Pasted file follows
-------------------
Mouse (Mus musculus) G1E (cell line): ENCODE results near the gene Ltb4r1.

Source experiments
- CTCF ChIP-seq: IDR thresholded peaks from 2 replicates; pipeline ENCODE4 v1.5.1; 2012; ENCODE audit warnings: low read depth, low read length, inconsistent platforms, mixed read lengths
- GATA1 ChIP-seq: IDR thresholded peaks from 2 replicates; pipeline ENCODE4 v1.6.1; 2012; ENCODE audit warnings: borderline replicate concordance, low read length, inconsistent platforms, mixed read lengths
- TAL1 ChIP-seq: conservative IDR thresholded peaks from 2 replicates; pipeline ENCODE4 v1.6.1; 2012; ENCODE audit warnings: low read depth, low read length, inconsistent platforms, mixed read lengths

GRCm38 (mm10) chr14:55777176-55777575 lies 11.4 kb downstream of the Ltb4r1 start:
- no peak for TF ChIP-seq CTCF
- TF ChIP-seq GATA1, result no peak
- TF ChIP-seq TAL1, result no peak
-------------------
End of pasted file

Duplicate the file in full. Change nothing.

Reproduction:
Mouse (Mus musculus) G1E (cell line): ENCODE results near the gene Ltb4r1.

Source experiments
- CTCF ChIP-seq: IDR thresholded peaks from 2 replicates; pipeline ENCODE4 v1.5.1; 2012; ENCODE audit warnings: low read depth, low read length, inconsistent platforms, mixed read lengths
- GATA1 ChIP-seq: IDR thresholded peaks from 2 replicates; pipeline ENCODE4 v1.6.1; 2012; ENCODE audit warnings: borderline replicate concordance, low read length, inconsistent platforms, mixed read lengths
- TAL1 ChIP-seq: conservative IDR thresholded peaks from 2 replicates; pipeline ENCODE4 v1.6.1; 2012; ENCODE audit warnings: low read depth, low read length, inconsistent platforms, mixed read lengths

GRCm38 (mm10) chr14:55777176-55777575 lies 11.4 kb downstream of the Ltb4r1 start:
- no peak for TF ChIP-seq CTCF
- TF ChIP-seq GATA1, result no peak
- TF ChIP-seq TAL1, result no peak